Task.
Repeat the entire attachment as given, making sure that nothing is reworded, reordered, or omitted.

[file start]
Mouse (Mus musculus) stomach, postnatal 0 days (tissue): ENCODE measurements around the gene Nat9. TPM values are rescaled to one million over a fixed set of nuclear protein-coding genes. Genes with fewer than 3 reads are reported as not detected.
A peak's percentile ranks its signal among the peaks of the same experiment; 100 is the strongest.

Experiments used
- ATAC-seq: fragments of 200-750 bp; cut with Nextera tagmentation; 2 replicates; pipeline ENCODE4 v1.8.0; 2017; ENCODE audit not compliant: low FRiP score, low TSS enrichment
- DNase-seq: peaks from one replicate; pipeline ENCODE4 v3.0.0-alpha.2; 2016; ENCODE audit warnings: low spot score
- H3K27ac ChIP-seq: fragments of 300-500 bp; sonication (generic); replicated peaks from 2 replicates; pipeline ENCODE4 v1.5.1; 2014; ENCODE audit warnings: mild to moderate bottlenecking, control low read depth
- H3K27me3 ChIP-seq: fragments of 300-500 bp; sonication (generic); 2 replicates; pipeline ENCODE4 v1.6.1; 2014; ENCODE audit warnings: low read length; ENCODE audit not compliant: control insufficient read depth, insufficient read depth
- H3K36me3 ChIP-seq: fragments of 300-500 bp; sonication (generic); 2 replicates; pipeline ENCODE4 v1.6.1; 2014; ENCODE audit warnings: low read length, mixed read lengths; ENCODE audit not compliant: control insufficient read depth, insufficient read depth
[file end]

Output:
Mouse (Mus musculus) stomach, postnatal 0 days (tissue): ENCODE measurements around the gene Nat9. TPM values are rescaled to one million over a fixed set of nuclear protein-coding genes. Genes with fewer than 3 reads are reported as not detected.
A peak's percentile ranks its signal among the peaks of the same experiment; 100 is the strongest.

Experiments used
- ATAC-seq: fragments of 200-750 bp; cut with Nextera tagmentation; 2 replicates; pipeline ENCODE4 v1.8.0; 2017; ENCODE audit not compliant: low FRiP score, low TSS enrichment
- DNase-seq: peaks from one replicate; pipeline ENCODE4 v3.0.0-alpha.2; 2016; ENCODE audit warnings: low spot score
- H3K27ac ChIP-seq: fragments of 300-500 bp; sonication (generic); replicated peaks from 2 replicates; pipeline ENCODE4 v1.5.1; 2014; ENCODE audit warnings: mild to moderate bottlenecking, control low read depth
- H3K27me3 ChIP-seq: fragments of 300-500 bp; sonication (generic); 2 replicates; pipeline ENCODE4 v1.6.1; 2014; ENCODE audit warnings: low read length; ENCODE audit not compliant: control insufficient read depth, insufficient read depth
- H3K36me3 ChIP-seq: fragments of 300-500 bp; sonication (generic); 2 replicates; pipeline ENCODE4 v1.6.1; 2014; ENCODE audit warnings: low read length, mixed read lengths; ENCODE audit not compliant: control insufficient read depth, insufficient read depth